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Is there any way to suppress Compiler warnings ??


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Which Objective-C compiler are you using? –  Artelius Oct 30 '09 at 11:16
You can edit your source code so that the compiler no longer complains. –  mouviciel Oct 30 '09 at 11:33
Suppress the warnings by fixing your code. There is basically no reason why working code should ever generate a warning. –  bbum Oct 30 '09 at 15:25

2 Answers 2

up vote 3 down vote accepted

If you don't want to see them in Xcode, you can suppress them by right-clicking on a source window and selecting Message Bubbles | Errors Only. There will still be a little warning symbol next to the line, but the text of the warnings will not appear.

You can prevent the compiler from generating warnings by opening the project info window and going to the build tab. There is an Inhibit All Warnings checkbox under the GCC #.# - Warnings section. That looks like it will do what you want.

If you're building from the command line, you might try these switches:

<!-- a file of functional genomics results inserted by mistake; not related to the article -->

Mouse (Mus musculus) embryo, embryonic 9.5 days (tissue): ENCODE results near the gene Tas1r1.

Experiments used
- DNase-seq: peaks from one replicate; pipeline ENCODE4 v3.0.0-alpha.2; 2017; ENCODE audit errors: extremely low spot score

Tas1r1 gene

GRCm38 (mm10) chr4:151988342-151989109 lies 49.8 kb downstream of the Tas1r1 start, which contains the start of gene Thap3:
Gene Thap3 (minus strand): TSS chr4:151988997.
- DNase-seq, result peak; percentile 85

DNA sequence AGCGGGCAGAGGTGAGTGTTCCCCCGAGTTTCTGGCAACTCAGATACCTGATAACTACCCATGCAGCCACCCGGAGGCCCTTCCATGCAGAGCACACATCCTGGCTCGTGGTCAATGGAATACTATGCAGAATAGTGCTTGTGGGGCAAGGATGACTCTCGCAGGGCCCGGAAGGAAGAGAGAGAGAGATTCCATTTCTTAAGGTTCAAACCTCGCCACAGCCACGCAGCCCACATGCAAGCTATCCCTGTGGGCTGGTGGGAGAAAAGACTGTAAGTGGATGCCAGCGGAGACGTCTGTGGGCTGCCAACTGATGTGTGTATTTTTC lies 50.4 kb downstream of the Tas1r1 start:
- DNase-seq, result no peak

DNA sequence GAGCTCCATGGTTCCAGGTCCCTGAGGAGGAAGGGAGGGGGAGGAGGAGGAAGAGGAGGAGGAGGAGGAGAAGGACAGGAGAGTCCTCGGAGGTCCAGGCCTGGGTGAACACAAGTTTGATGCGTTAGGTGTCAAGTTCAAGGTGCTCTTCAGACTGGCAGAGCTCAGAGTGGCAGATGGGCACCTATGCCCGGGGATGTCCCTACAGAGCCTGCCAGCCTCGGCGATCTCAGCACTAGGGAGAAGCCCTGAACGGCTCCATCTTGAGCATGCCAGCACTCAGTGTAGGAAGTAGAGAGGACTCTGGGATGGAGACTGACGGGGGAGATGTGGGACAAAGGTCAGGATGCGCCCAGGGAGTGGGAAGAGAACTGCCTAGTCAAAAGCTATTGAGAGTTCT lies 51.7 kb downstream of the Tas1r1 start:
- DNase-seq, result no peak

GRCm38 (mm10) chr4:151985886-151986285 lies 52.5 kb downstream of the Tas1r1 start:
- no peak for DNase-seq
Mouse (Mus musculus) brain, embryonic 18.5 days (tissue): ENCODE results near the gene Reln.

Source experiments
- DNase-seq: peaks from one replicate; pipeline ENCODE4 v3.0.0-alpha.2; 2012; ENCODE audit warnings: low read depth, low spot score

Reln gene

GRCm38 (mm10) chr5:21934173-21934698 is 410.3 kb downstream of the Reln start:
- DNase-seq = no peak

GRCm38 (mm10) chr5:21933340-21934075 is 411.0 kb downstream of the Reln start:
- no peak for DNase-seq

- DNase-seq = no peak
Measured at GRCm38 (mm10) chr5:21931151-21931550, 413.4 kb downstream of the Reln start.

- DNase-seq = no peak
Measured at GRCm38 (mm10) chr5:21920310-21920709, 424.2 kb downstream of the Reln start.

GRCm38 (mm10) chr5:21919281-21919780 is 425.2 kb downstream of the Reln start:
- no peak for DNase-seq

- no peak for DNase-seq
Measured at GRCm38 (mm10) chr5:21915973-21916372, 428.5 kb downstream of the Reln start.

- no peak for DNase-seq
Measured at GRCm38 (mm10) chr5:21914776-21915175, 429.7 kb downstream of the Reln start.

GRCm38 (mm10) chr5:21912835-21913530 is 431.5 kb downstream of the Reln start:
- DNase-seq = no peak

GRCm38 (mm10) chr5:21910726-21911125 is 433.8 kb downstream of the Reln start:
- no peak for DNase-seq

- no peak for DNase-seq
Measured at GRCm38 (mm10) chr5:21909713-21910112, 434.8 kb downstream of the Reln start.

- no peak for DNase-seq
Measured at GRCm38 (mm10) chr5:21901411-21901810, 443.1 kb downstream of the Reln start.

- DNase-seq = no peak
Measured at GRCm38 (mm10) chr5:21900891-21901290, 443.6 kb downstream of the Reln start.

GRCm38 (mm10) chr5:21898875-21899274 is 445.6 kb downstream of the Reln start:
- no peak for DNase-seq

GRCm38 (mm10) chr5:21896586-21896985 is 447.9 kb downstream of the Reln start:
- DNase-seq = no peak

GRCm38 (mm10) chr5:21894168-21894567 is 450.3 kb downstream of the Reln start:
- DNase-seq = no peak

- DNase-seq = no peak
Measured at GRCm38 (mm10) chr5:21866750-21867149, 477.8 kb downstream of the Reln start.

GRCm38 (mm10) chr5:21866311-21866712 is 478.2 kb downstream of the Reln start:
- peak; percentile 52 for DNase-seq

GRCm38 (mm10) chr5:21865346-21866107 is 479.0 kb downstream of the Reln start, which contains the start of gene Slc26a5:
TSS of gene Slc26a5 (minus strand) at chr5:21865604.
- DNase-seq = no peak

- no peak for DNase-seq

I've never tried those switches. They were listed in the help area in the project info window.

But the best solution, of course, is to figure out why your code has warnings and fix it.

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Yes, I'm all for fixing the warnings, but what if you have an application that you want to have work on 10.4 and upwards, and in some places take advantage of methods/messages in the 10.6, but still work on 10.4?

For example, NSDate.addTimeInterval has been deprecated, so for 10.6 it's better to use NSDate.dateByAddingTimeInterval.

From what I can work out, no matter what I do, I'm going to end up with a warning on one or the other. If I add the code:

if ([NSDate instancesRespondToSelector:@selector(dateByAddingTimeInterval)]) {
  timer = [[NSTimer alloc] initWithFireDate:[nowDate dateByAddingTimeInterval:10.0] interval:0.05 target:self selector:@selector(fade:) userInfo:nil repeats:YES];
} else {
  timer = [[NSTimer alloc] initWithFireDate:[nowDate addTimeInterval:10.0] interval:0.05 target:self selector:@selector(fade:) userInfo:nil repeats:YES];

The I get a warning on the first half of the if statement if the sdk version is 10.5, and a warning on the second half if the sdk version is 10.6.

If I know the code is OK, is there a pragma or similar construct that will allow me to tell the compiler, that the line in question is OK?

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